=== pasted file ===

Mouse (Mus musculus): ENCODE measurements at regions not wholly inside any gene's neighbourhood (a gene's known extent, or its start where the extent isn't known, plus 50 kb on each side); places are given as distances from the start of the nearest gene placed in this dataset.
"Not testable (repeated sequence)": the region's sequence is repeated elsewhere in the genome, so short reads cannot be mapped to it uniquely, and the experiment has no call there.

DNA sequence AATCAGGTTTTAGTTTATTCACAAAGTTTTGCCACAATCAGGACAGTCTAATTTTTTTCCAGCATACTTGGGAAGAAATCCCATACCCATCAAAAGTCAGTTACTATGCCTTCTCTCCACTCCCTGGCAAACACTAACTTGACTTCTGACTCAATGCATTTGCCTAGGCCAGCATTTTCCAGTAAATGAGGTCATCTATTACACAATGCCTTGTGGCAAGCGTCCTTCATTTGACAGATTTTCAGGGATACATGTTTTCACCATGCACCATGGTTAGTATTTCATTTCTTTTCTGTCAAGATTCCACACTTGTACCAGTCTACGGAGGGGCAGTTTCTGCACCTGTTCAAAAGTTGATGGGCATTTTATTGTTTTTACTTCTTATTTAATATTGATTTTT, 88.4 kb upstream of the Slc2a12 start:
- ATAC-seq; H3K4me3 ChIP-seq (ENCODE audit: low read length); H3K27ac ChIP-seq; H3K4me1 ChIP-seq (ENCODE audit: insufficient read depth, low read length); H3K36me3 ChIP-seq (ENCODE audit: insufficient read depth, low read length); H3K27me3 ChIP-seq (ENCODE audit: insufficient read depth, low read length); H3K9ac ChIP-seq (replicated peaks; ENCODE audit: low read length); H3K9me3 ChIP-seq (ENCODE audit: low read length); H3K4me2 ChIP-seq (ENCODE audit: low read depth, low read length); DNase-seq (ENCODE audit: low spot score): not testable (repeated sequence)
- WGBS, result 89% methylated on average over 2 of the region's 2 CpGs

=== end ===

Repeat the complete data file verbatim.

Mouse (Mus musculus): ENCODE measurements at regions not wholly inside any gene's neighbourhood (a gene's known extent, or its start where the extent isn't known, plus 50 kb on each side); places are given as distances from the start of the nearest gene placed in this dataset.
"Not testable (repeated sequence)": the region's sequence is repeated elsewhere in the genome, so short reads cannot be mapped to it uniquely, and the experiment has no call there.

DNA sequence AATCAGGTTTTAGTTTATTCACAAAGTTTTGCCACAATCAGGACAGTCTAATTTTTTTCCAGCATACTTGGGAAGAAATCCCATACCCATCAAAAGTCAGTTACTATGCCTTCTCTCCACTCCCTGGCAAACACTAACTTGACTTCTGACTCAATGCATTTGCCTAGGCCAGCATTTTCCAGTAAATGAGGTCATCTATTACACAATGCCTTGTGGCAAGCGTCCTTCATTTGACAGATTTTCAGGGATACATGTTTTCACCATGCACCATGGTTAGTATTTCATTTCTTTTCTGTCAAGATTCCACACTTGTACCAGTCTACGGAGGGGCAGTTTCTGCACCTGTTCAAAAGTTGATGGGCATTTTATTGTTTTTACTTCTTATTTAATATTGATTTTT, 88.4 kb upstream of the Slc2a12 start:
- ATAC-seq; H3K4me3 ChIP-seq (ENCODE audit: low read length); H3K27ac ChIP-seq; H3K4me1 ChIP-seq (ENCODE audit: insufficient read depth, low read length); H3K36me3 ChIP-seq (ENCODE audit: insufficient read depth, low read length); H3K27me3 ChIP-seq (ENCODE audit: insufficient read depth, low read length); H3K9ac ChIP-seq (replicated peaks; ENCODE audit: low read length); H3K9me3 ChIP-seq (ENCODE audit: low read length); H3K4me2 ChIP-seq (ENCODE audit: low read depth, low read length); DNase-seq (ENCODE audit: low spot score): not testable (repeated sequence)
- WGBS, result 89% methylated on average over 2 of the region's 2 CpGs